). The participants in our study did not attend school, so they lacked the school-based peer network that would have encouraged support seeking. The limited peer networks that exist for out-of-school youth validate the importance of peer-based approaches such as our depression-prevention intervention; peer-based approaches may be effective in encouraging older adolescents and young adults to actively seek and use various types of social support. Our finding that active and support-seeking coping strategies were used less frequently as participants aged also signals the importance of adapting intervention components for different age groups. For example, young adults may need encouragement and instruction to realize that just because past attempts to use active or support-seeking strategies did not work does not mean that future attempts will not work.
Our study had several limitations. We had a small sample, and depression can be cyclical, so findings on changes from baseline to follow-up should be interpreted cautiously. We did not use an experimental design to assess intervention effect; we believed that it was premature to use such a design because of the small amount of research available on the integration and evaluation of mental health services in employment training settings. The lack of a comparison group limits the interpretation of findings on the effect of the intervention on mental health outcomes. Our study was implemented at a single employment training program. Future studies could be implemented at multiple programs, thereby increasing the number of study participants and allowing greater generalizability of study results.
Study investigators and community partners learned several lessons, which have shaped the development and implementation of a more comprehensive mental health intervention currently being assessed through a quasi-experimental design. First, thorough training is needed to ensure that paraprofessionals — in our case, peer leaders — feel adequately prepared to deliver the intervention content. In our new intervention (28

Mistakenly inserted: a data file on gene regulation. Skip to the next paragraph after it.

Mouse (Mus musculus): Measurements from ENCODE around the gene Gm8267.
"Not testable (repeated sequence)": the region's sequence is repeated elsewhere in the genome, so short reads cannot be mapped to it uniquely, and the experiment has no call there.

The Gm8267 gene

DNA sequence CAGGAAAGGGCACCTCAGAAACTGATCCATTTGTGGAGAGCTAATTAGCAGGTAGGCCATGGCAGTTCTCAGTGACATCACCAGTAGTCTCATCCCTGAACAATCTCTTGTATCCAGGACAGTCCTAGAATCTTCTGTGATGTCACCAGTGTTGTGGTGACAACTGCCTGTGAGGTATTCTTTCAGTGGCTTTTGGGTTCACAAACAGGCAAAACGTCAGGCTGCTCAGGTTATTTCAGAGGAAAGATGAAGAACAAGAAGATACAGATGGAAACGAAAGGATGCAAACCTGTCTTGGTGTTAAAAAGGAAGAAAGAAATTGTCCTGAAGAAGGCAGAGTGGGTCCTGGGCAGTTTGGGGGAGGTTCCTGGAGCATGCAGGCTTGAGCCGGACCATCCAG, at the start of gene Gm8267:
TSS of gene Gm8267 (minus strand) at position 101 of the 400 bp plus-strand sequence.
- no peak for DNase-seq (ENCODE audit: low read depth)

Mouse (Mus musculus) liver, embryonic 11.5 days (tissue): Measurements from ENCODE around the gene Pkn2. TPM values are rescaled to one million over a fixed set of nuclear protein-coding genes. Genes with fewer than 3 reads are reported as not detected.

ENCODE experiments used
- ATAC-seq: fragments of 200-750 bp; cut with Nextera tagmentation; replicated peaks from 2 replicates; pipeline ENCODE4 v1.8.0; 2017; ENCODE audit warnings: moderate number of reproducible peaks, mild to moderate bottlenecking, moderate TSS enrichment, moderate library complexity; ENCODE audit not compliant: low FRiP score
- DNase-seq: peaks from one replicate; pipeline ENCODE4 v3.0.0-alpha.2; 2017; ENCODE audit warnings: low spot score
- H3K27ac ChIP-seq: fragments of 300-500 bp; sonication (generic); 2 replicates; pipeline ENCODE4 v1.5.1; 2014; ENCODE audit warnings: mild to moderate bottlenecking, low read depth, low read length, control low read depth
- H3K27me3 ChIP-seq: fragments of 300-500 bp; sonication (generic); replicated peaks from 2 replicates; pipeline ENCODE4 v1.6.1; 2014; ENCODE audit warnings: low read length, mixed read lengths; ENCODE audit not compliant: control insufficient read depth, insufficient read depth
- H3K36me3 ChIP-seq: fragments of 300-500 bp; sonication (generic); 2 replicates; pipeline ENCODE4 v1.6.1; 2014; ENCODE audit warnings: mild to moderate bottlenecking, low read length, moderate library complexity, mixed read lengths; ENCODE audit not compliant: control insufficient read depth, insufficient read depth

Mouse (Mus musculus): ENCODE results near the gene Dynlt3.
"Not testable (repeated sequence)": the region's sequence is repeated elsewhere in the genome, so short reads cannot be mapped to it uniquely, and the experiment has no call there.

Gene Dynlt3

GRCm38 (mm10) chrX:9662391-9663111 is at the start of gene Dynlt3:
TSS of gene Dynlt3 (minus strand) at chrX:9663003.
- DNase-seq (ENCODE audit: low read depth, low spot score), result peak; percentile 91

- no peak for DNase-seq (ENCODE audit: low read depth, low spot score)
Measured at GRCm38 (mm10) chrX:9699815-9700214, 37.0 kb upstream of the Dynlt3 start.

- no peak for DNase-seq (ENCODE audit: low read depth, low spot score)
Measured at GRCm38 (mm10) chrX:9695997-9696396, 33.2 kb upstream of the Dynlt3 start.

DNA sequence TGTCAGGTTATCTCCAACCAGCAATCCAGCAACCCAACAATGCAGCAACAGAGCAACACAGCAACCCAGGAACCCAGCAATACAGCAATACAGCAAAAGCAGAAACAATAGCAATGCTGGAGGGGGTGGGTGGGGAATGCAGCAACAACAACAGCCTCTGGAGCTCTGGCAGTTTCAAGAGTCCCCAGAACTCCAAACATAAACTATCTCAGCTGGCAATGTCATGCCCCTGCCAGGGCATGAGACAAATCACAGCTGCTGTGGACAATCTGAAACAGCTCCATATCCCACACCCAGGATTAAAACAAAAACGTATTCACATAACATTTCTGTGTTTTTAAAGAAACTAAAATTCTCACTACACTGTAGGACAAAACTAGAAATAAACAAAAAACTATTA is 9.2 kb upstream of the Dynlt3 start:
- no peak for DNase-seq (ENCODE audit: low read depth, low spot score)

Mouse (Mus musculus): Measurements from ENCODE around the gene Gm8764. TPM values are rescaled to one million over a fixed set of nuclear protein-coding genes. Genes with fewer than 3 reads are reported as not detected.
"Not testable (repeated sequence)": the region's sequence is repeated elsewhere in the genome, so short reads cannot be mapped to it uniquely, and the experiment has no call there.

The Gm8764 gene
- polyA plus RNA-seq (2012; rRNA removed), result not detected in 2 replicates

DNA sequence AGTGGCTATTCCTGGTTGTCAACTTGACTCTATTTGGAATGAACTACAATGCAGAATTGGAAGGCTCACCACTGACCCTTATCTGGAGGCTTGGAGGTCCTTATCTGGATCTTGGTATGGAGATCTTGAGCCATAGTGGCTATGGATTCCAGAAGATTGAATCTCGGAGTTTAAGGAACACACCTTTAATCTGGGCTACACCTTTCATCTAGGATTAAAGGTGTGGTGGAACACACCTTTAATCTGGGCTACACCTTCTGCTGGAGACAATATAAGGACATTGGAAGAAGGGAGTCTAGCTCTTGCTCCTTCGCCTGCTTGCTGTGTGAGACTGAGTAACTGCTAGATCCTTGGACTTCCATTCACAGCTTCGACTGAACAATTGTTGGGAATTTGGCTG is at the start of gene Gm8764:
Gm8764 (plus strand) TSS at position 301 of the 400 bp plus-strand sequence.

), peer leaders were observed by a research team member and found to have done an excellent job in both fully covering intervention content and delivering the content as it was presented in the instructor manual. Second, mental health services need to be integrated into regular employment training activities so participants are "touched" by mental health activities daily and health activities are not viewed as "special" services for a certain group of people but ongoing and accepted activities for all participants. Third, because we could not show overall intervention effects on depressive symptoms or coping strategies in this study, we developed a more targeted approach to providing mental health services in our new intervention. We now use baseline depressive symptom scores to triage participants according to 3 levels of depressive symptoms (low, moderate, and high). Clinicians work more with participants who have more depressive symptoms.
This the first study to our knowledge to examine the effects of an intervention aimed at improving the mental health of adolescents and young adults in employment training programs — a population shown to exhibit worse health and greater health risk than similarly aged in-school peers (27
). This study suggests that alternative strategies — specially modeled for young people or targeted toward specific mental health concerns — may be needed to decrease the severity of depressive symptoms and increase use of coping strategies among adolescents and young adults in employment training programs. Future evaluations of such interventions should use more rigorous quasi-experimental or experimental designs to provide clearer evidence of intervention effect.